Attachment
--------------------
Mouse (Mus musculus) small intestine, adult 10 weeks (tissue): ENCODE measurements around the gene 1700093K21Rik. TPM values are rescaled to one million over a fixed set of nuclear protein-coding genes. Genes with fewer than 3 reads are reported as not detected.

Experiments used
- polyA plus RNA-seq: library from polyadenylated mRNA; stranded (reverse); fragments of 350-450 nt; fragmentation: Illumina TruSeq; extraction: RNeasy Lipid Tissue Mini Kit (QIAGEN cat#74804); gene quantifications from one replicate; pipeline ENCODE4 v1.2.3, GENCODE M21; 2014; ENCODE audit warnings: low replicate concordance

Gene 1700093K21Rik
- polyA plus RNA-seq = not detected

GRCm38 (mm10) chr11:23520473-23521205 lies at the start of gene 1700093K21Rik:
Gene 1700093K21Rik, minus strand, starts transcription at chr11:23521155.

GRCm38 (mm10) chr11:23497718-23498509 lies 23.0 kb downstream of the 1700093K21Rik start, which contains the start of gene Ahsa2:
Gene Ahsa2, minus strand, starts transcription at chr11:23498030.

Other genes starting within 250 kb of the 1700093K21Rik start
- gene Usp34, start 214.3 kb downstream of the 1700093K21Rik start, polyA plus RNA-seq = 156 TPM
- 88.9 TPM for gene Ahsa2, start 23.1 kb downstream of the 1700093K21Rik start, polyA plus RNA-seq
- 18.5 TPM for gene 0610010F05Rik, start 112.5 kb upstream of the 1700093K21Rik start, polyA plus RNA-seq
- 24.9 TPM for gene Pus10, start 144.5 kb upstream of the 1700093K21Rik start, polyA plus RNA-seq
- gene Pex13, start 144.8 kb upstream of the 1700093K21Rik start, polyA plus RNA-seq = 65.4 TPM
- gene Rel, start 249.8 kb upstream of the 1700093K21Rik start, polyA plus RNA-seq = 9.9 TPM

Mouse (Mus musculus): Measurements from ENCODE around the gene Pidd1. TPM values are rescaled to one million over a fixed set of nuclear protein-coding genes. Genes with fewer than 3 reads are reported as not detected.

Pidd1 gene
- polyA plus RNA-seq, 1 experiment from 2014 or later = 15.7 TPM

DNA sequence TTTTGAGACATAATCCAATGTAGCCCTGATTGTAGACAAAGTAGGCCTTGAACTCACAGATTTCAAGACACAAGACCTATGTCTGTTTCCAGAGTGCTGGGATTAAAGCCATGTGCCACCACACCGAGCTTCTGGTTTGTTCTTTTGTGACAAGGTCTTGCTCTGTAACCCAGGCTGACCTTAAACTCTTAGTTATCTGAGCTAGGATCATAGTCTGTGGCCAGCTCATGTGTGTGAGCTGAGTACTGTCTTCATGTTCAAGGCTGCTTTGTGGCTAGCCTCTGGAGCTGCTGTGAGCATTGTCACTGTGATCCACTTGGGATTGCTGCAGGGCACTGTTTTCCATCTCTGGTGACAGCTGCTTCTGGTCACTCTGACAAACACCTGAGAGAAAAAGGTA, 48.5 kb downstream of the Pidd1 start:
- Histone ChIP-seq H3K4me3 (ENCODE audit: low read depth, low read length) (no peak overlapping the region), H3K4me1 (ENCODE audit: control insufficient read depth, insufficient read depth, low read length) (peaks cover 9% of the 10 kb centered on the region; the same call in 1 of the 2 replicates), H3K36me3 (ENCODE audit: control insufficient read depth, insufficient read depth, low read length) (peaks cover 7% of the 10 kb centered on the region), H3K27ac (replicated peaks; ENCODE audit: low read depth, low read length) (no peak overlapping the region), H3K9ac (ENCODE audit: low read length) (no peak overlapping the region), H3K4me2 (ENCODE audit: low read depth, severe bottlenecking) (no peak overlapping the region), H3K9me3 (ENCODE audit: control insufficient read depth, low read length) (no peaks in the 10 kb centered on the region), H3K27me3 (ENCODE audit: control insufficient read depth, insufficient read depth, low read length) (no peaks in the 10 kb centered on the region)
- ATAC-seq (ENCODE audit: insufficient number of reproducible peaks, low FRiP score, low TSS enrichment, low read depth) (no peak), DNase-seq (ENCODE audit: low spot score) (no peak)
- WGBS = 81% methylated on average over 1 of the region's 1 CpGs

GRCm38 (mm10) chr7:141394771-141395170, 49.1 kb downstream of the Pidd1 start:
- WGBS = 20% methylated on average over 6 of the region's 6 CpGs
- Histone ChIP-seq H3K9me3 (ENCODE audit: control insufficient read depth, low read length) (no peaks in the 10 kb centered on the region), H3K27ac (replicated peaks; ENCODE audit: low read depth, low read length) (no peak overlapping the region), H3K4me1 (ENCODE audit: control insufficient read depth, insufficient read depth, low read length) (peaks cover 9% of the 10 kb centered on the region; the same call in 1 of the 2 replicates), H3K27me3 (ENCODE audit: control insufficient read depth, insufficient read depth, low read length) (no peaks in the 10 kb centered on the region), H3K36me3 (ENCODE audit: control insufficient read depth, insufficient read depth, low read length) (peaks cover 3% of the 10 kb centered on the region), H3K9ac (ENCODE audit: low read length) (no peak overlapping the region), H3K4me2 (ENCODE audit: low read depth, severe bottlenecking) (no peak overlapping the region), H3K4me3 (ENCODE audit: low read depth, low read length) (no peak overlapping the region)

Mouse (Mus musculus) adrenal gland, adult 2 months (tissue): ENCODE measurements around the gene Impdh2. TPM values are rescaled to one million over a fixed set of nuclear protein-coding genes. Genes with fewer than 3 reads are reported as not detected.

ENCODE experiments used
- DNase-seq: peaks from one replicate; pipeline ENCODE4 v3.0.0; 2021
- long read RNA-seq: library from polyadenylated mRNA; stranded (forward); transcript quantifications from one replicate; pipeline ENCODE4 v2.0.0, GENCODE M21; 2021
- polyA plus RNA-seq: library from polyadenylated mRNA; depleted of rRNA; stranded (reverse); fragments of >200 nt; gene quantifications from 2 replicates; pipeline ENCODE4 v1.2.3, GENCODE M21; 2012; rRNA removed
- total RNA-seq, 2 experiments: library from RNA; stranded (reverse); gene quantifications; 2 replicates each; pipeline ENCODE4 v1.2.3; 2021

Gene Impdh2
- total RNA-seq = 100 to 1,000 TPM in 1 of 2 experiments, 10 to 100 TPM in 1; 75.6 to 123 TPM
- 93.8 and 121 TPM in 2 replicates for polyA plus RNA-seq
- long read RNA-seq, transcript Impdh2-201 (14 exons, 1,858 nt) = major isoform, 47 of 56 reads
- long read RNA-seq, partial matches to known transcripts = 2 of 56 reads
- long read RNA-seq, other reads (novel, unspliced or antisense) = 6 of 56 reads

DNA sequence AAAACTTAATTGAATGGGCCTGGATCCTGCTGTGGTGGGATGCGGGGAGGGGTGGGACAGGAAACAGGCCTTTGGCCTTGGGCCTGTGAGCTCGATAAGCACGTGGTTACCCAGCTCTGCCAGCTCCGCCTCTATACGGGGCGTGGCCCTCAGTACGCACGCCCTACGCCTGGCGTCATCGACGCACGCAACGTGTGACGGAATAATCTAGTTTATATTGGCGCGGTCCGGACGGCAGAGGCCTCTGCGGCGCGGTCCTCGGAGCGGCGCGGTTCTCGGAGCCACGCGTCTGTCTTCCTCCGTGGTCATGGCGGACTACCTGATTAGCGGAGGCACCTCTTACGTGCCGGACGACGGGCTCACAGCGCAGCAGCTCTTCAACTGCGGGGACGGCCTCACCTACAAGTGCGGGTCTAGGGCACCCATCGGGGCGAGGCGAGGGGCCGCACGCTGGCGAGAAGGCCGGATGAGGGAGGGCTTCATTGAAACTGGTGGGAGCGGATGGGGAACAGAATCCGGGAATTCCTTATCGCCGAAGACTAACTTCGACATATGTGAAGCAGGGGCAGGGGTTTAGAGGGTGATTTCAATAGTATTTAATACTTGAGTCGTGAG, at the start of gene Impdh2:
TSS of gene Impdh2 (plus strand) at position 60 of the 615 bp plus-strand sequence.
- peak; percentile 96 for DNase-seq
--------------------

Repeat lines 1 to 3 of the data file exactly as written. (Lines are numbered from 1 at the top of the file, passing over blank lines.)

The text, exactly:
Mouse (Mus musculus) small intestine, adult 10 weeks (tissue): ENCODE measurements around the gene 1700093K21Rik. TPM values are rescaled to one million over a fixed set of nuclear protein-coding genes. Genes with fewer than 3 reads are reported as not detected.

Experiments used
- polyA plus RNA-seq: library from polyadenylated mRNA; stranded (reverse); fragments of 350-450 nt; fragmentation: Illumina TruSeq; extraction: RNeasy Lipid Tissue Mini Kit (QIAGEN cat#74804); gene quantifications from one replicate; pipeline ENCODE4 v1.2.3, GENCODE M21; 2014; ENCODE audit warnings: low replicate concordance